Episode 7 – Jody Bearman

We talked with Dr. Jody Bearman who graduated from the University of Wisconsin-Madison with a BS in Bacteriology and from the University of Minnesota College of Veterinary Medicine with a DVM. Dr. Jody tells us how she switched from traditional western medicine to homeopathy, what homeopathic remedies animal rescue professionals should have on hand, how can people incorporate homeopathic practices at home with their pets and much more! To learn more about Dr. Jody and her practice you can go here, www.anshenvet.com

Welcome to the Professionals in Animal Rescue podcast, where our goal is to introduce you to amazing people helping animals and share how you can get involved with animal rescue. This podcast is proudly sponsored by doobert.com. Doobert is a free website designed to connect volunteers with rescues and shelters, and the only site that automates rescue relay transport. Now, on with our show.

Today we’re talking with Dr. Jody Bearman. Dr. Jody graduated from the University of Wisconsin-Madison with a BS in Bacteriology, and from the University of Minnesota, College of Veterinary Medicine, with a DVM back in 1992. She worked in small town mixed practice, then small animal and exotic practice, using Western medicine for 16 years. Wanting to help animals that couldn’t be diagnosed or treated with Western medicine and those that developed severe side effects from Western medicine, she took the Chi Institute for Traditional Chinese Veterinary Medicine, mixed animal course and became a Certified Veterinary Acupuncturist in 2005. Dr. Jody is also a Certified Veterinary Chinese Herbalist and now is an instructor at the Chi Institute, the first of its kind outside of China. She’s excited every day to help animals heal and stay healthy. She works with many different animals, including horses, dogs, cats, goats, birds, sheep, cows, rodents, reptiles, rabbits, and more.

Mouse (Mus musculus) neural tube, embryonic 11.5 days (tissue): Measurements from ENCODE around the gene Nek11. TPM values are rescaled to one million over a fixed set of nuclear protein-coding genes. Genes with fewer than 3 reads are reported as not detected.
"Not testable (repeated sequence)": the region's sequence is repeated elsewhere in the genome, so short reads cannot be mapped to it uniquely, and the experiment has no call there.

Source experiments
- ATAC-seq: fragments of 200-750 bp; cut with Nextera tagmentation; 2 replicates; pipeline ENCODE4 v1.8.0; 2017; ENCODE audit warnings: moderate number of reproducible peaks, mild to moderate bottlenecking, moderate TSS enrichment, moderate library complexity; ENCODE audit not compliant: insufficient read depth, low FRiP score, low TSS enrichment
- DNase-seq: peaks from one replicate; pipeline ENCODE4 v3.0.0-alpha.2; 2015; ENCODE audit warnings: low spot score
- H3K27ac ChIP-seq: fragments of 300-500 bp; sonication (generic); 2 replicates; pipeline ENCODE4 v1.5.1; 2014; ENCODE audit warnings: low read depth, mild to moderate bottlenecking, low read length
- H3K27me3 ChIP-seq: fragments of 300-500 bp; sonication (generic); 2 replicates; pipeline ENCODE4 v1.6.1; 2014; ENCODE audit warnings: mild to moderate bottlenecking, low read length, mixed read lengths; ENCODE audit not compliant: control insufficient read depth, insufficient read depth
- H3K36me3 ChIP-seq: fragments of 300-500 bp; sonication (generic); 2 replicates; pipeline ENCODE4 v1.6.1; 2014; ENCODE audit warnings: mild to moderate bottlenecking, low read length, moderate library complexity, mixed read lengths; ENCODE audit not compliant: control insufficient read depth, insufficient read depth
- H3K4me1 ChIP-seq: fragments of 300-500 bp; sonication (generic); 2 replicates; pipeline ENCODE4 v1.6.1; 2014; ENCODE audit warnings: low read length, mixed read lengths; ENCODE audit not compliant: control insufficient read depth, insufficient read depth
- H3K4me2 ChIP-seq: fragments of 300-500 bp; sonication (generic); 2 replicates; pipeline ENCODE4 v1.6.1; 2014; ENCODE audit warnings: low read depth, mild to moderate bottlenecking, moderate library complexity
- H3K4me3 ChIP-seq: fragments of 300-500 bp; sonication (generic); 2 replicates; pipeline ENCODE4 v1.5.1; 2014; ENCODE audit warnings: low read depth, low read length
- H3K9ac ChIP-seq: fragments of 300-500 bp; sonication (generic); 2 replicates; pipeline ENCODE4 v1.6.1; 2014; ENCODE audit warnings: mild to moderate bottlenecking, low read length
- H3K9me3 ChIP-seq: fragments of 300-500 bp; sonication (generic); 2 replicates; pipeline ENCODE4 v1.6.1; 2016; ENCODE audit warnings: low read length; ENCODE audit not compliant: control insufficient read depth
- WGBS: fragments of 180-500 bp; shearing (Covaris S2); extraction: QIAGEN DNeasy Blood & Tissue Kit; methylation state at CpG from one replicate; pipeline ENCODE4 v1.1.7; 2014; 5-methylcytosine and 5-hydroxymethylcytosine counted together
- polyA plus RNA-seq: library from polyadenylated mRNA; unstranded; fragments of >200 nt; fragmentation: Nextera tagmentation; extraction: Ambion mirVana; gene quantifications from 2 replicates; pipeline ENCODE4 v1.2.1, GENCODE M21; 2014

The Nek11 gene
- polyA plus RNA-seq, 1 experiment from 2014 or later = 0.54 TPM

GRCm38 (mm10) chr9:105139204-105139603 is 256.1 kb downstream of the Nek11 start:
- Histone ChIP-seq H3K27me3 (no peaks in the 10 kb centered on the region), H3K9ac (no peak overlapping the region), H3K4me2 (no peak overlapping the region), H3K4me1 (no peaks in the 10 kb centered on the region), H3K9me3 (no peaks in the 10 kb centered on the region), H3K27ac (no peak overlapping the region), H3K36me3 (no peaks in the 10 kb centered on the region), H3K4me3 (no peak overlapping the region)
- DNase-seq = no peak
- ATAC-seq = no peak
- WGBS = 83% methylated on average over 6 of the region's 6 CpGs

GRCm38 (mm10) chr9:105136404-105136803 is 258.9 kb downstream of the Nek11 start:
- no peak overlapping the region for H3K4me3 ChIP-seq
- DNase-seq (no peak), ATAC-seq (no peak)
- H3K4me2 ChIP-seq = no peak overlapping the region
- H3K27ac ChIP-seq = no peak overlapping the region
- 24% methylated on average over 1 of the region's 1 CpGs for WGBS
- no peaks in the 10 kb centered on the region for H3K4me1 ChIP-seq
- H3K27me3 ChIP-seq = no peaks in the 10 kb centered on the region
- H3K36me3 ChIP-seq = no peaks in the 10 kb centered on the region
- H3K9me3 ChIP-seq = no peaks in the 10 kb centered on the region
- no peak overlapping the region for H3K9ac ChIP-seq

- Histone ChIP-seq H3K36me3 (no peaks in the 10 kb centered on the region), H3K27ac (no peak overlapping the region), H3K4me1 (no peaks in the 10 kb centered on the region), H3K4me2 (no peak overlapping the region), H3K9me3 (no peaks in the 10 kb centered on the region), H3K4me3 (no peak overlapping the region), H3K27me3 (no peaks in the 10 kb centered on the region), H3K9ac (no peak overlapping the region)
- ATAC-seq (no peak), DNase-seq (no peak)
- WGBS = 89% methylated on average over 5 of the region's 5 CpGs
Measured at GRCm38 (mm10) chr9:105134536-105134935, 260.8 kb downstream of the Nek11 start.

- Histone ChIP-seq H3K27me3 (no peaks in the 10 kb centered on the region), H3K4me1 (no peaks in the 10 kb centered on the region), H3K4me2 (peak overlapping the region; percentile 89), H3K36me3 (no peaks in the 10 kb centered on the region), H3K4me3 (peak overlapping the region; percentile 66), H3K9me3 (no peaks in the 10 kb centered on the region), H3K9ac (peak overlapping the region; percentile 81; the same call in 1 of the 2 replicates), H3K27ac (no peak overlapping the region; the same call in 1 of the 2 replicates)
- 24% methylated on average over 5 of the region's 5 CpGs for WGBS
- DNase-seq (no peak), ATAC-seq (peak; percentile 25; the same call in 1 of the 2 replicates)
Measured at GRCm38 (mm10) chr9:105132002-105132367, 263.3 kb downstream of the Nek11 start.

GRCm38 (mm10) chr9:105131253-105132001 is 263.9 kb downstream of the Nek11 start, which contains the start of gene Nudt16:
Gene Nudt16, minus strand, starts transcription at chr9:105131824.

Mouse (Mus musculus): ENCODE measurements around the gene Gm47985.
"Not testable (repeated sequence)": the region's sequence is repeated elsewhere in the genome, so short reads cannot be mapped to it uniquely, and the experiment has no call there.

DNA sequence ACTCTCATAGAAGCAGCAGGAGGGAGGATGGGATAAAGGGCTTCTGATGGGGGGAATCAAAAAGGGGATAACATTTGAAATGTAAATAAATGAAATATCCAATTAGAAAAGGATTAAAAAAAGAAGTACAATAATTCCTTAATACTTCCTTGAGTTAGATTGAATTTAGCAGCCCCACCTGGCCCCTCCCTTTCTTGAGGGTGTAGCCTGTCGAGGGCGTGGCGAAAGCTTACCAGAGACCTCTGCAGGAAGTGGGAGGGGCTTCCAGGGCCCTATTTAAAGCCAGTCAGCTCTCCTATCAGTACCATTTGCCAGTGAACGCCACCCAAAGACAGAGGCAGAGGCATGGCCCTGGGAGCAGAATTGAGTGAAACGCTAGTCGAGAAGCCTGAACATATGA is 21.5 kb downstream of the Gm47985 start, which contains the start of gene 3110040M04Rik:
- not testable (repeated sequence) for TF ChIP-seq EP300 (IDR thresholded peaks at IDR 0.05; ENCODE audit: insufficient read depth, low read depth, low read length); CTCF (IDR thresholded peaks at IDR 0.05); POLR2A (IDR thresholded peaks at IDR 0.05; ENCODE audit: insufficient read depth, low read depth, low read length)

Hi, Dr. Jody. Welcome to the program. Tell us a little bit about you. You’ve got quite a very interesting background.

Well, I’m a veterinarian. I graduated from the University of Minnesota Veterinary School after coming to Madison for undergrad in bacteriology. I did conventional medicine for the first 13 years until I paid off my student loans and I wasn’t happy with the results I was getting. I was finding out that a lot of diseases weren’t treatable with conventional medicine and sometimes weren’t even diagnosable. I didn’t like the answer being euthanasia for things we just didn’t know what to do with. So I took the money that I was paying towards my student loans and took Chinese medicine courses at that Chi Institute for Traditional Chinese Veterinary Medicine in Florida. I did there acupuncture courses, the Tui Na courses, I did all the herbal courses, I did food therapy online, and ended up TAing there for a few years. I loved it.

Actually, after I finished acupuncture courses, I just couldn’t do conventional medicine anymore so I started my own business, AnShen. It was AnShen Veterinary Acupuncture. We just changed the name to on AnShen Holistic Veterinary Care. I moved to Hawaii for a couple of years with one of my classmates, who was at the Chi Institute also. She asked me to do some relief work for her. I ended up really loving it. She was a veterinary homeopath also who got me really interested in that. I did learn a little bit about – studying it for a year after school when I was in vet school with a few other students. That really got me a lot more motivated. So when I came back here, I took Chiropractic courses and then I took homeopathy. I graduated from both of those programs and that’s what I do now, it’s Chinese medicine homeopathy. We have to call it Veterinary Spinal Manipulation therapy in the State of Wisconsin but it is the same as Chiropractic. I’m a member of the College of Animal Chiropractors.